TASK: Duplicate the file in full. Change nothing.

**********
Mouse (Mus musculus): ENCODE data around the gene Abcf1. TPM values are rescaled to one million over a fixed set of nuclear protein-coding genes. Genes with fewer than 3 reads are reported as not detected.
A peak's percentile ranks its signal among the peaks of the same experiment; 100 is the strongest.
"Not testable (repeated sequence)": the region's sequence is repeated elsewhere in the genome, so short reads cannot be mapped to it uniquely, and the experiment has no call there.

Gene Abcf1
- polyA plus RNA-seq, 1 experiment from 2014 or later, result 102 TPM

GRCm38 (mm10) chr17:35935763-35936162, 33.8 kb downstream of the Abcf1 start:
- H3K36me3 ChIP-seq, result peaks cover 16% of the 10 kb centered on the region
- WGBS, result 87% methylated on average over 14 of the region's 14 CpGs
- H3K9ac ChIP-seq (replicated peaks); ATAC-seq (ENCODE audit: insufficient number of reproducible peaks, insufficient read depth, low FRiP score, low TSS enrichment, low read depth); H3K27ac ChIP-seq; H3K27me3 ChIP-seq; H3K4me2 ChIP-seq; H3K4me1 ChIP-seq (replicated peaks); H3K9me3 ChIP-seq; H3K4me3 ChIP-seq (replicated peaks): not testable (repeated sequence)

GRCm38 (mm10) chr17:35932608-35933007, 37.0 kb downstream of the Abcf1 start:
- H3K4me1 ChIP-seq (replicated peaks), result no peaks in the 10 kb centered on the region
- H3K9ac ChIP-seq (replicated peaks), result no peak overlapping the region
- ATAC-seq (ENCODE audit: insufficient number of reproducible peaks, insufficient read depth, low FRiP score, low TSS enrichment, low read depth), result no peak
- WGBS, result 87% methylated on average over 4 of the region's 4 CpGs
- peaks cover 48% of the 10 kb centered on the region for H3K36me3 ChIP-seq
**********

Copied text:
Mouse (Mus musculus): ENCODE data around the gene Abcf1. TPM values are rescaled to one million over a fixed set of nuclear protein-coding genes. Genes with fewer than 3 reads are reported as not detected.
A peak's percentile ranks its signal among the peaks of the same experiment; 100 is the strongest.
"Not testable (repeated sequence)": the region's sequence is repeated elsewhere in the genome, so short reads cannot be mapped to it uniquely, and the experiment has no call there.

Gene Abcf1
- polyA plus RNA-seq, 1 experiment from 2014 or later, result 102 TPM

GRCm38 (mm10) chr17:35935763-35936162, 33.8 kb downstream of the Abcf1 start:
- H3K36me3 ChIP-seq, result peaks cover 16% of the 10 kb centered on the region
- WGBS, result 87% methylated on average over 14 of the region's 14 CpGs
- H3K9ac ChIP-seq (replicated peaks); ATAC-seq (ENCODE audit: insufficient number of reproducible peaks, insufficient read depth, low FRiP score, low TSS enrichment, low read depth); H3K27ac ChIP-seq; H3K27me3 ChIP-seq; H3K4me2 ChIP-seq; H3K4me1 ChIP-seq (replicated peaks); H3K9me3 ChIP-seq; H3K4me3 ChIP-seq (replicated peaks): not testable (repeated sequence)

GRCm38 (mm10) chr17:35932608-35933007, 37.0 kb downstream of the Abcf1 start:
- H3K4me1 ChIP-seq (replicated peaks), result no peaks in the 10 kb centered on the region
- H3K9ac ChIP-seq (replicated peaks), result no peak overlapping the region
- ATAC-seq (ENCODE audit: insufficient number of reproducible peaks, insufficient read depth, low FRiP score, low TSS enrichment, low read depth), result no peak
- WGBS, result 87% methylated on average over 4 of the region's 4 CpGs
- peaks cover 48% of the 10 kb centered on the region for H3K36me3 ChIP-seq